A lot of investing success comes from being able to stay on the right side of a trending market. This principle is encapsulated by the industry phrase “Keep the trend your friend.” In other words, it’s not a good idea to fight your friend, and it’s not a good idea to fight a trending market, either.

But here’s the thing. Occasionally, various sectors or fragments of the market go their own way, which can lead to a distorted interpretation of the market’s primary trend. Nevertheless, we can generate a more dependable signal if we can accurately evaluate the collective majority.

For instance, the indicator above examines 12 financial indices and assesses their trends using a set of optimized moving averages. The chart displays the list of these 12 indices, encompassing broad-based indices as well as more specific ones such as utilities, financials, and breadth measurements. The indicator combines the readings from these indices into a single measure, ranging from 0% to 100%, depicted as the red line at the bottom of the chart. A reading of 100% suggests a bullish stance across all indicators, while 0% indicates bearishness across the board.

The indicator utilizes weekly data dating back to 1965 for all 12 indices, including the S&P 500 index (represented by the blue line at the top), which serves as a historical benchmark for evaluating the indicator’s performance. The performance box reveals that the most bullish scenario for the S&P 500 occurs when more than 95% of the indices exhibit bullish trends. In the range between 5% and 95%, the S&P 500 tends to generate more average returns, around 4% or 5% per annum. And when less than 5% of the indices are bullish, the S&P 500 experiences negative annual returns.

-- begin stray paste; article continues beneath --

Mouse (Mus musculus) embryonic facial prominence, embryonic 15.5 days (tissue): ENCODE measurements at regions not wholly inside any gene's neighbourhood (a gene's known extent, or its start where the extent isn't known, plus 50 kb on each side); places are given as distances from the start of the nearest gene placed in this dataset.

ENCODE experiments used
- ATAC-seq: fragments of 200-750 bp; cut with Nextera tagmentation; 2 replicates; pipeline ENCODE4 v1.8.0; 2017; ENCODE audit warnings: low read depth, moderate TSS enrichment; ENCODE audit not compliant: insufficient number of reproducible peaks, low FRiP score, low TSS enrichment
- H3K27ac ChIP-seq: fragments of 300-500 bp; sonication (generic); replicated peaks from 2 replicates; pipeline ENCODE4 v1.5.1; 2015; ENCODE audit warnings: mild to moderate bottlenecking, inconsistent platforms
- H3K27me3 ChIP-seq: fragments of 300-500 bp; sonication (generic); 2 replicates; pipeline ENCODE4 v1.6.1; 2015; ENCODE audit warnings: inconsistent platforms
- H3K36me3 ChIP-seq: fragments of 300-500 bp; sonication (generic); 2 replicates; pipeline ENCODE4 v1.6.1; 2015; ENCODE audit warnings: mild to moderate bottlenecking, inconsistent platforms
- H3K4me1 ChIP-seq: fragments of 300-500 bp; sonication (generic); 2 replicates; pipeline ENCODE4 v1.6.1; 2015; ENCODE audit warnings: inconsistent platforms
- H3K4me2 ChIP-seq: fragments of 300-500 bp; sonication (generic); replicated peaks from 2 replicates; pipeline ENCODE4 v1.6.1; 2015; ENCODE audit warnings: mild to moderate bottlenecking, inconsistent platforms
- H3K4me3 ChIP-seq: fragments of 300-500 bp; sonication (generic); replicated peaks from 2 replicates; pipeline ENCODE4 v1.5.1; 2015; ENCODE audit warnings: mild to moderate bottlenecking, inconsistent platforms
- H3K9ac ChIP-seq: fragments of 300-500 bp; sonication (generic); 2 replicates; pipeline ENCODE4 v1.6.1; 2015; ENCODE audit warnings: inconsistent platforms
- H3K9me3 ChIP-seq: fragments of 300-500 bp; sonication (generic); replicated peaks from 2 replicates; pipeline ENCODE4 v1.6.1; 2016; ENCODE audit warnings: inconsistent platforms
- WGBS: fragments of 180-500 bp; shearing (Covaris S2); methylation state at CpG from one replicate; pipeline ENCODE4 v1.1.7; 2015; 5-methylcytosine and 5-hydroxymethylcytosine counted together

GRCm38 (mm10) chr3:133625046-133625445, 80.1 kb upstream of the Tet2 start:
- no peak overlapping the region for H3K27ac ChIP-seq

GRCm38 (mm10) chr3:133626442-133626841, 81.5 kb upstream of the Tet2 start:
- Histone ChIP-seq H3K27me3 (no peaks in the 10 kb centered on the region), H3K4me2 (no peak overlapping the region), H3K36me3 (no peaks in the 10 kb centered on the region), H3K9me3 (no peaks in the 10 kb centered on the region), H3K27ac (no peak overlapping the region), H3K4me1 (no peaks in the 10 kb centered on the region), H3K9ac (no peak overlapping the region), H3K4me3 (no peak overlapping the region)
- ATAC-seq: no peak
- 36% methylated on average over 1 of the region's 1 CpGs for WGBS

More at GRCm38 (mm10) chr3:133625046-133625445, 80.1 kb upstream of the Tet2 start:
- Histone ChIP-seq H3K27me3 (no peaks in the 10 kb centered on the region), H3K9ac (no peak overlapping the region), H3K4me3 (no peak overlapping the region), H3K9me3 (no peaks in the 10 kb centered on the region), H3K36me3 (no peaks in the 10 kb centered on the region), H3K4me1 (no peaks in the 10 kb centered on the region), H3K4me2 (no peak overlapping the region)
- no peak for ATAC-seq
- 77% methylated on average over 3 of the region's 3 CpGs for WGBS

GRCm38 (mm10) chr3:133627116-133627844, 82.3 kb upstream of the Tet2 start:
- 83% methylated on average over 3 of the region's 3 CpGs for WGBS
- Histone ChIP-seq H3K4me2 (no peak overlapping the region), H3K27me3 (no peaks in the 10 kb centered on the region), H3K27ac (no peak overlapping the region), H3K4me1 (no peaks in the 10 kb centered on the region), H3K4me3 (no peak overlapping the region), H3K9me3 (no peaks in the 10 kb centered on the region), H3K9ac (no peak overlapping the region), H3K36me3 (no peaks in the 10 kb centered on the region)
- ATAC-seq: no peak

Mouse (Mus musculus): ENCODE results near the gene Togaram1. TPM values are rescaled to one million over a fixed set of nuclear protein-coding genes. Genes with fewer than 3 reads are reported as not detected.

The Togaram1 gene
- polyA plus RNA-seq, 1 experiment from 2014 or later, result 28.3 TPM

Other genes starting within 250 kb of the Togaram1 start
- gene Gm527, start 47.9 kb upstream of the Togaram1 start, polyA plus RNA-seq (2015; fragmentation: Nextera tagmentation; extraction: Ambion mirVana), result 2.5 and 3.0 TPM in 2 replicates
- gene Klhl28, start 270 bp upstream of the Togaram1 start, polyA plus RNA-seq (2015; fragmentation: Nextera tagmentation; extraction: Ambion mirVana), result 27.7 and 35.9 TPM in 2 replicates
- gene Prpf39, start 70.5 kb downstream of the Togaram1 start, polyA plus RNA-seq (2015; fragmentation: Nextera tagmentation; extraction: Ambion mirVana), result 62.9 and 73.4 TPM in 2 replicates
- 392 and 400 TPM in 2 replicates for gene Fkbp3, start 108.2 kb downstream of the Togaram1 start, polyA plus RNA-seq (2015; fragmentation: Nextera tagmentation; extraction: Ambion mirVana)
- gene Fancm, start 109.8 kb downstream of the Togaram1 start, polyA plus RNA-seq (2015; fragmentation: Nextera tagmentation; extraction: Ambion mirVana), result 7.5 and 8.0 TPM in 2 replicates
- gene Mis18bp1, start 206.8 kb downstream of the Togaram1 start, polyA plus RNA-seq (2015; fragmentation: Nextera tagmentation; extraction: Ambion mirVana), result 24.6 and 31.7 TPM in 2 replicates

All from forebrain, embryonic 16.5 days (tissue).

As of 5/5/2023, the current reading stands at approximately 83%. Although not outright bullish, this falls within the high-neutral zone, representing a substantial improvement compared to the low of less than 10% reached last year.

The bottom line? It appears that the trend continues to improve. This particular indicator spends approximately 45% of its time within the range of a 35% to 95% reading, during which the S&P 500 records an average annual gain of 5%. Therefore, this range is considered favorable for stockholders. However, we should keep an eye out for the indicator surpassing the 95% threshold, as that is when the trend transitions from being a friend to becoming a best friend.


This is intended for informational purposes only and should not be used as the primary basis for an investment decision. Consult an advisor for your personal situation.

Indices mentioned are unmanaged, do not incur fees, and cannot be invested into directly.

Past performance does not guarantee future results.